Each month, a member of the board will share a reflection on the Soul Matters monthly theme and the state of the church. This month’s post is offered by Cindy Busch.
Our UU Soul Matters theme for June 2020 is Compassion. (Interestingly, the original theme for June was Play, but it was changed to Compassion in the context of the pandemic.)
“Compassion [is] concern to enhance the welfare of another who suffers or is in need. This is different from empathy, which is the “mirroring or understanding of another’s emotion.” So empathy is feeling; compassion is action.” Jeremy Smith
Along with all of you, the senseless tragedy and outrageous circumstances of George Floyd’s death in Minneapolis on Memorial Day, May 25, 2020 has been painfully revealed to me through the last few days on TV news (both local and national stations), the Star Tribune, online, and on social media.
It has been through my compassionate UUCM friends and contacts that I have found the most helpful information – the online UUCM Wednesday Minister’s column, and many profound heartfelt postings online, on Facebook and Instagram. Almost all of these postings relate to our need not to just feel this pain, but to do something about the source of it. All of it brings me back to my experiences and the lessons I tried to learn in the Beloved Conversations curriculum. I feel the same intense inadequacies and helplessness that I felt throughout that course. The problems are so many and so very deep within our culture.
These UUCM friends and contacts shared resources which addressed this need for us to DO something. I found the following quotes from one shared source to be particularly helpful:
From Katie Anthony, “Five Racist Anti-racism Responses that “good” white women give to viral posts”. (Note: this article specifically addressed feminist reaction to the bird watcher in Central Park who happened to be black, a related event which also occurred this week.)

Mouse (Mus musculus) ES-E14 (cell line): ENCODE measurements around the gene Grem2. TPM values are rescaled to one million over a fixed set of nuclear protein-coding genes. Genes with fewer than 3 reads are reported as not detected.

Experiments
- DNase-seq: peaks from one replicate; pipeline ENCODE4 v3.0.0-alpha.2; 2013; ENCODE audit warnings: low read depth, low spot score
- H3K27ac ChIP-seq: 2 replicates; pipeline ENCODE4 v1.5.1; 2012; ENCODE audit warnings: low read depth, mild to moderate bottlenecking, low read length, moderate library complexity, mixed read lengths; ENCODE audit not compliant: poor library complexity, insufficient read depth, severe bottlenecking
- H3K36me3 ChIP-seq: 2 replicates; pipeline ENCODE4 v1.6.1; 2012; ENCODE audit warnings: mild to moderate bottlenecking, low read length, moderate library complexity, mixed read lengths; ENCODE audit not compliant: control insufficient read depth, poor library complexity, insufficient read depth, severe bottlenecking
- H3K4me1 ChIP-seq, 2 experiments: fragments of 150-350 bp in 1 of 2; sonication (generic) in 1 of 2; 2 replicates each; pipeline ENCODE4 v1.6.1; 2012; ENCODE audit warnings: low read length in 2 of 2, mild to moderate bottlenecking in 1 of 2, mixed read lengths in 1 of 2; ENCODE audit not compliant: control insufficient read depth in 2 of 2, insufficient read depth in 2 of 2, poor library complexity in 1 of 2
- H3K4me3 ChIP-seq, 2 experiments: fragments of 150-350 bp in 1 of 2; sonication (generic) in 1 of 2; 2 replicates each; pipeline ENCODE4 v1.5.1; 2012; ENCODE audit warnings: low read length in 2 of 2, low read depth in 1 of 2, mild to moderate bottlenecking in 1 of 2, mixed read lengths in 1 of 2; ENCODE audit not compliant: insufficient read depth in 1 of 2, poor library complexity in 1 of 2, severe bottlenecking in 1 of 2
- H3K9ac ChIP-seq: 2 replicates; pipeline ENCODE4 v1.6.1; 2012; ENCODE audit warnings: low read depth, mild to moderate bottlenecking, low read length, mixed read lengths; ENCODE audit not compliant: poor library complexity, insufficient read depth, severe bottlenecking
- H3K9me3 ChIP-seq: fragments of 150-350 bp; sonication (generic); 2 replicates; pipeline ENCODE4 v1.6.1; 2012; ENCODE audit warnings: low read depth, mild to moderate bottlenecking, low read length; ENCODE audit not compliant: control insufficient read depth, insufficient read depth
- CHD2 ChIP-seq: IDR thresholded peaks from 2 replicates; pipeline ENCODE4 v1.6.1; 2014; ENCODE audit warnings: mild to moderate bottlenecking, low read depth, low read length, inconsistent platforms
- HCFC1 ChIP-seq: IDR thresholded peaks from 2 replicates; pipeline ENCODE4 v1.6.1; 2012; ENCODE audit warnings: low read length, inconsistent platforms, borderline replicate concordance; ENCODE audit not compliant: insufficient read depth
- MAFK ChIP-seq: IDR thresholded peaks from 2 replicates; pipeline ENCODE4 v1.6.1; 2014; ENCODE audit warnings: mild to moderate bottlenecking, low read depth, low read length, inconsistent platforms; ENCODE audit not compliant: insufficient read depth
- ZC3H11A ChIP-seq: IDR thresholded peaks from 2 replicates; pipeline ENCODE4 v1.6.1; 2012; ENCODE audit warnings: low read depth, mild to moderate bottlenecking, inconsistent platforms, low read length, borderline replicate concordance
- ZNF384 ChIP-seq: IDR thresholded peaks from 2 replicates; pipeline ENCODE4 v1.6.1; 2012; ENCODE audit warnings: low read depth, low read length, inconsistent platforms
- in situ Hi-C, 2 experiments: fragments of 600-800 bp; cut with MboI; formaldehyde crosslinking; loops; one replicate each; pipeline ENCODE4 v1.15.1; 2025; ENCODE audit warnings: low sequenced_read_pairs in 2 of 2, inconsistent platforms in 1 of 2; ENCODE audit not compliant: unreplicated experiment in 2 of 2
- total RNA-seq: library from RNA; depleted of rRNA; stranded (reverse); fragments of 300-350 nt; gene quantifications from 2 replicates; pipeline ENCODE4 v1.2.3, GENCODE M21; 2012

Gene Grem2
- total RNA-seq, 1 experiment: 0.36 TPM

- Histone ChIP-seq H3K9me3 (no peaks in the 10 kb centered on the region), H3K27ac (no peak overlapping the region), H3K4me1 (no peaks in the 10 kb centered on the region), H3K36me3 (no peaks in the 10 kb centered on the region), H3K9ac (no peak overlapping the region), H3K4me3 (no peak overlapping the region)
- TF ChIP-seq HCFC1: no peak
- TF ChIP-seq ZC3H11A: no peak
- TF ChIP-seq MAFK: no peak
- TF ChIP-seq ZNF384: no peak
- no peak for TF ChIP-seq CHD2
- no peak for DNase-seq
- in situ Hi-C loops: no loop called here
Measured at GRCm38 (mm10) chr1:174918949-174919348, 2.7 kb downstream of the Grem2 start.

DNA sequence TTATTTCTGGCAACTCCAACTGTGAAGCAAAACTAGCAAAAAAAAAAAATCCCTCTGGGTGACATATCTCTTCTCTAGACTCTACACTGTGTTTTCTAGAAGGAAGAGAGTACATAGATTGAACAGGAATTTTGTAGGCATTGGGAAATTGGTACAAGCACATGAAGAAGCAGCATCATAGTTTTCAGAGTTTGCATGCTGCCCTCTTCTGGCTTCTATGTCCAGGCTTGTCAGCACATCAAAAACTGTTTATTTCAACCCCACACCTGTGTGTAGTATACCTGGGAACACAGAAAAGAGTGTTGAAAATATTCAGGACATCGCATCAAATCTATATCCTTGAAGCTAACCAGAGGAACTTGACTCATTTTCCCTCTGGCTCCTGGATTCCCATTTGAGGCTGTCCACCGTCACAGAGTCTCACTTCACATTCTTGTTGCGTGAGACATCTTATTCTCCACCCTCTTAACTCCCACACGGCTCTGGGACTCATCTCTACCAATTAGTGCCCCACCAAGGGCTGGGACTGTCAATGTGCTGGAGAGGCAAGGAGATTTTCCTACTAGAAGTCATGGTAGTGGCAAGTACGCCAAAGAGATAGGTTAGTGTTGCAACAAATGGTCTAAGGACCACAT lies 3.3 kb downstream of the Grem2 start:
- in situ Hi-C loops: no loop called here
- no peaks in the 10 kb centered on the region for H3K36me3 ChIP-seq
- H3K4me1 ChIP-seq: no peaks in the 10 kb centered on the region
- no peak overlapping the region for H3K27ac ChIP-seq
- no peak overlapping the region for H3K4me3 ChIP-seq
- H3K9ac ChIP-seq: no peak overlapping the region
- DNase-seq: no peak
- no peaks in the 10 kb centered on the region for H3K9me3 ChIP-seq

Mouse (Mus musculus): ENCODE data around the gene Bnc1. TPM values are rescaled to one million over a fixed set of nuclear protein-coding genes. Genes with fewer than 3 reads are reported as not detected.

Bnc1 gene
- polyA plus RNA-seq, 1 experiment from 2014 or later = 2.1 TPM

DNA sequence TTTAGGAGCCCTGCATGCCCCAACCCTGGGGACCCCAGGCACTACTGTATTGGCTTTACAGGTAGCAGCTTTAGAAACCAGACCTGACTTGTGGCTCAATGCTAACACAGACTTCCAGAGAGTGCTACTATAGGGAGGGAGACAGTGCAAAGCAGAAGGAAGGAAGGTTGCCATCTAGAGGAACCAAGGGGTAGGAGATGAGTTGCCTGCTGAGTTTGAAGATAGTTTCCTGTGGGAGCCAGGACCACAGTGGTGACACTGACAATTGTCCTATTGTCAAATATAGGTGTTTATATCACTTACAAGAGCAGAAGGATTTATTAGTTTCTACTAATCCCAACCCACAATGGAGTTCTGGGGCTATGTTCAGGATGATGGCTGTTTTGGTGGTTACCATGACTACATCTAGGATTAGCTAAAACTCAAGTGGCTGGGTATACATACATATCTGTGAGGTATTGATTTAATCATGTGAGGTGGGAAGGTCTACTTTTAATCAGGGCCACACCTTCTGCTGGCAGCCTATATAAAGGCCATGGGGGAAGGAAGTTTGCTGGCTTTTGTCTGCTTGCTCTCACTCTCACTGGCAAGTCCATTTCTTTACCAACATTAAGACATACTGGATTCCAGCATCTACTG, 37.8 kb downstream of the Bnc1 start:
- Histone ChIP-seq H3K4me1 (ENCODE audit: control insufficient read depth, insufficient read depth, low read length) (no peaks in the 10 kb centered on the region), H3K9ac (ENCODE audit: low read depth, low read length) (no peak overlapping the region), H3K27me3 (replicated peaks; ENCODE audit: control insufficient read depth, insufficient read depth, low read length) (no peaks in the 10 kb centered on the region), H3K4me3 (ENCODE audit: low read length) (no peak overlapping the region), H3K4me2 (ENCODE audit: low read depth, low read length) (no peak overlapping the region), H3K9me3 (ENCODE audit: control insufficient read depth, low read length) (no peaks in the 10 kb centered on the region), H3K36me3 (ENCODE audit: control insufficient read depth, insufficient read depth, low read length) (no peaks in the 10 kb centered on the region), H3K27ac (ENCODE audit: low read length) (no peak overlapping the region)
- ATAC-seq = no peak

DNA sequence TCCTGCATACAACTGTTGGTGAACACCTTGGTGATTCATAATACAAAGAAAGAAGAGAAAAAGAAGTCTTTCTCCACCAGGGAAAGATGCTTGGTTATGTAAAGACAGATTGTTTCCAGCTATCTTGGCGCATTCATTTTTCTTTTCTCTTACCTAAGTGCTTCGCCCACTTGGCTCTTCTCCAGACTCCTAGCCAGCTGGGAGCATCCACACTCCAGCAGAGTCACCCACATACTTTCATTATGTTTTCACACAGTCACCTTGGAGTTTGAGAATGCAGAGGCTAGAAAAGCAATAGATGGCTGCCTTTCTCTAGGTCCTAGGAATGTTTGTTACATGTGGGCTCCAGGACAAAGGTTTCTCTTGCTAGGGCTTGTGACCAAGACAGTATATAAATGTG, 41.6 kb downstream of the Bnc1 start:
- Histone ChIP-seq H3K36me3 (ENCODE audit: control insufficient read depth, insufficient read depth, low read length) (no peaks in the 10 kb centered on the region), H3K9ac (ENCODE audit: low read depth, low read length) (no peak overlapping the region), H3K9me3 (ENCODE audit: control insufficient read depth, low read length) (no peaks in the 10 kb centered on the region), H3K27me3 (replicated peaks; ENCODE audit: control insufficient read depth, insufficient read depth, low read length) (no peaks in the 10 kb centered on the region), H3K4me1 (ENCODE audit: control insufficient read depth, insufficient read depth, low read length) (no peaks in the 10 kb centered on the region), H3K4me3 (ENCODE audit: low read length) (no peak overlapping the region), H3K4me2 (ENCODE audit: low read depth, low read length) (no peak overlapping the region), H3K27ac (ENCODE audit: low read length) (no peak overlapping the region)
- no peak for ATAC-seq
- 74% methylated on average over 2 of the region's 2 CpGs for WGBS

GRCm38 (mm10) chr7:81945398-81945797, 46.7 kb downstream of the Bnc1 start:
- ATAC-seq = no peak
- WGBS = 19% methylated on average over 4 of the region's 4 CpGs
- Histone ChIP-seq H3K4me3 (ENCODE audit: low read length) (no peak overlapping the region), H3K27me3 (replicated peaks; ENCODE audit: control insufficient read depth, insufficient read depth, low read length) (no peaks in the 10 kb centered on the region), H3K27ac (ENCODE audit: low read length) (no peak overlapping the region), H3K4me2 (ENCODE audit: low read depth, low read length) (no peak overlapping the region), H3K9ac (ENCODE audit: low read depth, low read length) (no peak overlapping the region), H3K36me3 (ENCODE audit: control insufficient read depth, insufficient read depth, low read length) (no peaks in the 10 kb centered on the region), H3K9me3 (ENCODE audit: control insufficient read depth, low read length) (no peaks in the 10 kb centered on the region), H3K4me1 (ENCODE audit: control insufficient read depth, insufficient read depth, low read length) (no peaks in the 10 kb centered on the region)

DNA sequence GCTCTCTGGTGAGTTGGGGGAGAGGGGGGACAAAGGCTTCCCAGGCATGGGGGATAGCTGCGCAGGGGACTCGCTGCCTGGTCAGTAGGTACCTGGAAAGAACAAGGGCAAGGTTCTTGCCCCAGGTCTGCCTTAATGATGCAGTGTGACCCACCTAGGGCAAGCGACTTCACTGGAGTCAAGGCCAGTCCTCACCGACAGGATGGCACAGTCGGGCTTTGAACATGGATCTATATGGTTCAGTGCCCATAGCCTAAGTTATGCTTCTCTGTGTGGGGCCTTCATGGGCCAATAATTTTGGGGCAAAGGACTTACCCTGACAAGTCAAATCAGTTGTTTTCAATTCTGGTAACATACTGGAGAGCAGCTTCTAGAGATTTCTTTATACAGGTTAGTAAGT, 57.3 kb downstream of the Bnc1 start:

“Do not respond instinctively, but do not turn away.
It’s not about you, but you must be here to experience it.
You’re not the martyr, nor an innocent, nor the hero, nor the teacher.
You’re a witness. It’s not about you, but you must be present.
Do not respond like you always have. Not yet. Absorb it. Let it change you”.
And from Rachel Cargle‘s post on Instagram (also shared by Katie Anthony):
“When I keep you informed on the blatant abuse, racism and trauma happening (to people) of color and their families, I need to hear:
‘I’ve found an organization that helps in these types of instances and I’ve
‘I’ve brought this topic up to my coworkers and family so we can talk
through what’s happening.’
‘I’ve researched more on this and I have learned more about the history
of this particular race issue we have in our country.’
Your shock isn’t enough. Your wow isn’t solidarity. Your actions are the only
thing I can accept at this point.”
So, if we are people of compassion, what are we going to do?
— Cindy Busch
Member, UUCM Board of Trustees
Stephanie Siewart posted this link on Facebook, and I think there is at least one thing in this list that every single one of us can do. My goal is to work my way through the list over the next 2.5 months, and address one item each day.
Of course, the link would be helpful: https://medium.com/equality-includes-you/what-white-people-can-do-for-racial-justice-f2d18b0e0234